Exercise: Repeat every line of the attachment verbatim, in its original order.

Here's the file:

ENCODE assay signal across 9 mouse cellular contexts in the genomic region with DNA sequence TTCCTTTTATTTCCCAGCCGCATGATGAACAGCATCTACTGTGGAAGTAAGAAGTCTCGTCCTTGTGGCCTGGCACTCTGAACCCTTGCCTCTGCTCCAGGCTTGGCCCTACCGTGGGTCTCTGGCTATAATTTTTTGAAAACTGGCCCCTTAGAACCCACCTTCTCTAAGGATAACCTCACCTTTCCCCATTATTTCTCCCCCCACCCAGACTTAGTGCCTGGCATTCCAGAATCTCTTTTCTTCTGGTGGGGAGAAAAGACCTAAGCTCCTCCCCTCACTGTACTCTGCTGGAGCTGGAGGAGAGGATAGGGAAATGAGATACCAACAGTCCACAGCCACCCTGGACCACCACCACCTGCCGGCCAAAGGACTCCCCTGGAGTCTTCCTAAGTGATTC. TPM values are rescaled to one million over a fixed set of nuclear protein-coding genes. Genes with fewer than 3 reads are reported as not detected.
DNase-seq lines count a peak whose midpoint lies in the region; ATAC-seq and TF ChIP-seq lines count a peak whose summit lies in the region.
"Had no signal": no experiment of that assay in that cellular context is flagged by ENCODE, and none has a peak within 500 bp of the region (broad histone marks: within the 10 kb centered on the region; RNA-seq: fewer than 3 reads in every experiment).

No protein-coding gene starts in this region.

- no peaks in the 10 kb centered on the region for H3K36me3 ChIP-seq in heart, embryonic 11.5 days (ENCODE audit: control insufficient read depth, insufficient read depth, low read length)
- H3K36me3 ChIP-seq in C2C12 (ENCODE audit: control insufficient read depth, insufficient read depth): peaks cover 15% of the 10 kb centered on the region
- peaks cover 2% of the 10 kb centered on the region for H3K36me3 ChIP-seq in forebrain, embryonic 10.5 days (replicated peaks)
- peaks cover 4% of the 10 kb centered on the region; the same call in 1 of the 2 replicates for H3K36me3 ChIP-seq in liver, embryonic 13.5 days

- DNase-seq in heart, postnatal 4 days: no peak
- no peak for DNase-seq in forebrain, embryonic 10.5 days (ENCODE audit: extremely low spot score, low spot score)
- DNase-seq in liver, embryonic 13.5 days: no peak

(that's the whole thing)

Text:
ENCODE assay signal across 9 mouse cellular contexts in the genomic region with DNA sequence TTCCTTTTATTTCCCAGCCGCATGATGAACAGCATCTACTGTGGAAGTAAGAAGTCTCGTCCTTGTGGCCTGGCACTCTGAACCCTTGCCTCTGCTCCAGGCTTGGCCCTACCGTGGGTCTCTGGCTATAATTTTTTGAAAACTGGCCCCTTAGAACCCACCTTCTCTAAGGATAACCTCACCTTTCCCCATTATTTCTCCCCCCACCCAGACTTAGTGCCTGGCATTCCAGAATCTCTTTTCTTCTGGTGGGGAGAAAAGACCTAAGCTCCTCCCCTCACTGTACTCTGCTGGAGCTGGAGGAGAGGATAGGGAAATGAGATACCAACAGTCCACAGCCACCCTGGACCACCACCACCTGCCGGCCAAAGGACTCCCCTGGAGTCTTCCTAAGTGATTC. TPM values are rescaled to one million over a fixed set of nuclear protein-coding genes. Genes with fewer than 3 reads are reported as not detected.
DNase-seq lines count a peak whose midpoint lies in the region; ATAC-seq and TF ChIP-seq lines count a peak whose summit lies in the region.
"Had no signal": no experiment of that assay in that cellular context is flagged by ENCODE, and none has a peak within 500 bp of the region (broad histone marks: within the 10 kb centered on the region; RNA-seq: fewer than 3 reads in every experiment).

No protein-coding gene starts in this region.

- no peaks in the 10 kb centered on the region for H3K36me3 ChIP-seq in heart, embryonic 11.5 days (ENCODE audit: control insufficient read depth, insufficient read depth, low read length)
- H3K36me3 ChIP-seq in C2C12 (ENCODE audit: control insufficient read depth, insufficient read depth): peaks cover 15% of the 10 kb centered on the region
- peaks cover 2% of the 10 kb centered on the region for H3K36me3 ChIP-seq in forebrain, embryonic 10.5 days (replicated peaks)
- peaks cover 4% of the 10 kb centered on the region; the same call in 1 of the 2 replicates for H3K36me3 ChIP-seq in liver, embryonic 13.5 days

- DNase-seq in heart, postnatal 4 days: no peak
- no peak for DNase-seq in forebrain, embryonic 10.5 days (ENCODE audit: extremely low spot score, low spot score)
- DNase-seq in liver, embryonic 13.5 days: no peak